Thinking of Doing Risk Quantification? You’re in Good Company

It’s a natural question. “OK, I’ve heard about the benefits of quantifying cyber risk in financial terms with the FAIR model to prioritize security investment and understand the value proposition of risk mitigation projects.

“But if cyber risk quantification (CRQ) is so great – who else is doing it?”

The short answer is: Companies like yours. FAIR has been adopted across industries, by organizations at any level of maturity in risk management.  All that’s really required is at least one risk, security or audit analyst with a willingness to learn FAIR and engage in some critical thinking about risk – and, to automate the process, the RiskLens Platform.

But to answer more specifically the “who”, here are some specifics:

The 6,000+ members of the FAIR Institute, the non-profit dedicated to spreading the word about risk quantification. Membership includes representatives from about one-third of the Fortune 1000.

Business services companies like ADP. The risk management team at the big payroll processor has been an enthusiastic advocate for FAIR, in particular Steve Reznik, the director of operational risk. Watch this video of a talk Steve gave at the 2019 RSA Conference on “What Makes a Good KRI? Using FAIR to Discover Meaningful Metrics”, laying out how ADP uses FAIR on an ongoing basis to measure success in its risk management program.

Industrial and materials companies like Raytheon and Scotts Scotts Miracle-Gro. See the videos of representatives from the defense company and the ag company who attended the 2018 FAIR Conference, and talked about their FAIR adoption experiences. As Jayme Toolsie from Raytheon said, “the benefit of FAIR is being able to communicate cyber risk, something that is so nebulous and intangible, in a very tangible way to the decision makers who can understand the financial implications of it in a way that they can actually make a business decision.”

The U.S. Department of Energy. Greg Sisson, deputy chief information security officer at DOE, was quoted in FedScoop: “DOE wants to increase cybersecurity visibility across its national labs and sites…But rather than focusing on which tools to deploy, the department is first assessing the data it needs. Once DOE implements a Factor Analysis of Information Risk, or FAIR, risk-assessment model, then it can start its cloud migration pilot.Expect more federal agencies to follow DOE’s example to meet federal guidelines on running “risk-based” cybersecurity programs.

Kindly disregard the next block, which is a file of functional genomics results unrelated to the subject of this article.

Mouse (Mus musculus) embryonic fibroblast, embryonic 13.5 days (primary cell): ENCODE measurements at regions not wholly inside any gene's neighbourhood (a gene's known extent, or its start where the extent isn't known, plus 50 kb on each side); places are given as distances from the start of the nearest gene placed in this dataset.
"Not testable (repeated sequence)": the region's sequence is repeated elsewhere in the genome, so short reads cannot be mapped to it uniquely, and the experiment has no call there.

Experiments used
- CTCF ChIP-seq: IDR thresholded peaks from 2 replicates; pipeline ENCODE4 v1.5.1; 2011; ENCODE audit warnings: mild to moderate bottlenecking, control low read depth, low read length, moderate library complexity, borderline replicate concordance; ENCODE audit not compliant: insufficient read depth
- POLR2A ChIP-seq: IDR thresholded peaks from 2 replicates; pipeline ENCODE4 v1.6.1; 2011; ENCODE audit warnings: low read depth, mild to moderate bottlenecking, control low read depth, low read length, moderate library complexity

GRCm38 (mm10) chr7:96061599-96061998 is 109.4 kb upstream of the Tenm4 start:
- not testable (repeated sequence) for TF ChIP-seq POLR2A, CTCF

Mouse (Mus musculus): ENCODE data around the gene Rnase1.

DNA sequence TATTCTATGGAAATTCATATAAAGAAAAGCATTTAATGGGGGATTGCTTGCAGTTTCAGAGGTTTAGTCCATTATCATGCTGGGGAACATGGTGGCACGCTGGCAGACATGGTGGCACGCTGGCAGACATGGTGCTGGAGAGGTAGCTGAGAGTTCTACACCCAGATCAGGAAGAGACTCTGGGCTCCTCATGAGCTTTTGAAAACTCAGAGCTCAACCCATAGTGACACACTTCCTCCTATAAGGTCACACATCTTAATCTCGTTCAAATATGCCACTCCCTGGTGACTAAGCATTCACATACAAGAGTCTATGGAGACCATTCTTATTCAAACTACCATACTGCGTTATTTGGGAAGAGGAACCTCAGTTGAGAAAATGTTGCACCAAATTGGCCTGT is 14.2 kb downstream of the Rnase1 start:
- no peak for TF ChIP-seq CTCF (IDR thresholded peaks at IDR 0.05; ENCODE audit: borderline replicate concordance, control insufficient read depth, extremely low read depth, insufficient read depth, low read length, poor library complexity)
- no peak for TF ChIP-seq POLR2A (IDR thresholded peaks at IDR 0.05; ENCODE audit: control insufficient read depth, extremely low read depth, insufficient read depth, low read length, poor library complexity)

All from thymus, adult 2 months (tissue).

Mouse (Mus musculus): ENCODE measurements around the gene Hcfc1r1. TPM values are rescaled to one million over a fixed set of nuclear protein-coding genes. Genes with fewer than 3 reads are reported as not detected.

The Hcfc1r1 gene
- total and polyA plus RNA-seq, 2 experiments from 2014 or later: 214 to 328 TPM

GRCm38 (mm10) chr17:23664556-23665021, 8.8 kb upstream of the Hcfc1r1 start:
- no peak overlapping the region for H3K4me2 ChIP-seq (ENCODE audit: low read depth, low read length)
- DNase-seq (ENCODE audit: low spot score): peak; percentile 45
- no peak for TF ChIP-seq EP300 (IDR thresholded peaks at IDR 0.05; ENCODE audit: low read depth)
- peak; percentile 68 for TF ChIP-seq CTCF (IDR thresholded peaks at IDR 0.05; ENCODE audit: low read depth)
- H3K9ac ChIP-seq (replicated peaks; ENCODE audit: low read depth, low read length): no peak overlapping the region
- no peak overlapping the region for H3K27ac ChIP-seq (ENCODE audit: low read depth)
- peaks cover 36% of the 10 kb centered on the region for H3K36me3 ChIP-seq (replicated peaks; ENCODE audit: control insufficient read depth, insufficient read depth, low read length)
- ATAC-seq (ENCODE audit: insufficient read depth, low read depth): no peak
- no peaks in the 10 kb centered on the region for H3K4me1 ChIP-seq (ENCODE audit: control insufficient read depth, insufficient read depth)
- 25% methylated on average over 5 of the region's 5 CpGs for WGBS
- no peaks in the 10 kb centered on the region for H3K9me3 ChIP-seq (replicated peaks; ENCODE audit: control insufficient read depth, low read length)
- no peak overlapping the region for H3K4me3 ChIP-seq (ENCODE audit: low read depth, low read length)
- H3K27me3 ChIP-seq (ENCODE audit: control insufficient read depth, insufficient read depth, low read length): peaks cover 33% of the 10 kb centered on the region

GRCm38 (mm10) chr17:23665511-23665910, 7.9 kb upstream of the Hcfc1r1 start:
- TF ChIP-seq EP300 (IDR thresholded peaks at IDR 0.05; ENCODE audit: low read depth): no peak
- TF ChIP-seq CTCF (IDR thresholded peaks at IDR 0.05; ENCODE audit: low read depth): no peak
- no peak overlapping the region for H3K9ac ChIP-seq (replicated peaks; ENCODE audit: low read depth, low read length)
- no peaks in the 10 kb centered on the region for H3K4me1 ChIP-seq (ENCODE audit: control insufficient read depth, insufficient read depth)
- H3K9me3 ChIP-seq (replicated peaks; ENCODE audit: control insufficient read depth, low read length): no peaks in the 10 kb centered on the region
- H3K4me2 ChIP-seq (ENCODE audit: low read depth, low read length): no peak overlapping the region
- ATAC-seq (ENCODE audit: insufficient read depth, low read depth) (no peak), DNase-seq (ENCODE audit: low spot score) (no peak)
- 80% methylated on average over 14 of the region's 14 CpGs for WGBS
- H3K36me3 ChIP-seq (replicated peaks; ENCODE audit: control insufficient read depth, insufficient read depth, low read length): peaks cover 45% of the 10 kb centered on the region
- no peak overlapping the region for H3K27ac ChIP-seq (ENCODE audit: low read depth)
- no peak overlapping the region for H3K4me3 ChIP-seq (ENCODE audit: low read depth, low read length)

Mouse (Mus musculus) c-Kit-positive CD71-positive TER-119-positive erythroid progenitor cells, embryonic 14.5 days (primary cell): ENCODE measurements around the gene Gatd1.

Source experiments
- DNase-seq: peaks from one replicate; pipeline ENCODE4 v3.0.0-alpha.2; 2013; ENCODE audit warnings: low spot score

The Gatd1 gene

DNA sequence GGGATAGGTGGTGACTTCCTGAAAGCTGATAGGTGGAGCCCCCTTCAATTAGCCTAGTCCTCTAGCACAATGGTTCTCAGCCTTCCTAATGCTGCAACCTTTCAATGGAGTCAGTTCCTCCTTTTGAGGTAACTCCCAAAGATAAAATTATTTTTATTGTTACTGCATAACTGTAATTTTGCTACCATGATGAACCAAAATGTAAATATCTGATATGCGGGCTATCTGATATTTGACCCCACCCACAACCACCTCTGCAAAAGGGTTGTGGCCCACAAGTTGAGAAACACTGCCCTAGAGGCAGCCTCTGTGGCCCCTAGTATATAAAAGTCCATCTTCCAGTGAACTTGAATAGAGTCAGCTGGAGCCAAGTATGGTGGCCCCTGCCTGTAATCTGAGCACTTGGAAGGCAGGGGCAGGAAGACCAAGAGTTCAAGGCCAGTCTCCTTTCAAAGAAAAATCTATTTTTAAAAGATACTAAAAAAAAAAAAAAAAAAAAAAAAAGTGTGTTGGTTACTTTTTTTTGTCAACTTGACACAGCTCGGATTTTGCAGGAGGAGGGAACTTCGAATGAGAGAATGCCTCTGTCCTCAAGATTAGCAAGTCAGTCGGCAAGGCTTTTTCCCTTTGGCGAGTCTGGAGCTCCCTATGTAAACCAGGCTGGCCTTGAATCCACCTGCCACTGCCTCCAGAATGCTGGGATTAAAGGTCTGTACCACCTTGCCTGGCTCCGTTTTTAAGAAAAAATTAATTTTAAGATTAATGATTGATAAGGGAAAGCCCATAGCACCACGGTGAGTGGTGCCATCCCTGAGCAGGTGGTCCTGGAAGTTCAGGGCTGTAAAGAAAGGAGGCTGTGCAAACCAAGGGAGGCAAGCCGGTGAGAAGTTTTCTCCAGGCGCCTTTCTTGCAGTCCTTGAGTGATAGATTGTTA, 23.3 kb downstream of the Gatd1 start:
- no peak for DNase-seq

Financial companies like Bank of America, Mass Mutual, Fidelity and Fannie Mae have spoken publicly about their use of the FAIR model. Watch the video of this recent talk by Matthew R. Martin, Senior Vice President Information Security and Technology, for LPL Financial, the leading independent broker-dealer, on introducing FAIR to his company. “Everything it touches, matures,” he said.  Risk.net wrote that “the most commonly used approach to quantifying cyber threats among banks remains the Factor Analysis of Information Risk (FAIR) model.”

Healthcare companies like Highmark Health, the national health and wellness services organization. Highmark CISO Omar Khawaja recently told Healthcare Innovations that the cliche may be “you cannot measure ROI on security but…that’s a pessimistic viewpoint, and in reality, there is significant value in trying to quantify cyber risk…It takes time for people to be willing to stand up to those truisms.”

Customers of the leading GRC software and security and risk consulting firms. RSA, Rsam, Protiviti, Wipro, CBIZ, TUV Rheinland OpenSky and PwC Australia all offer FAIR risk analysis through partnerships with RiskLens.

And many more…Read our case studies for examples of FAIR in use at more companies in manufacturing, retail, healthcare, finance and technology.

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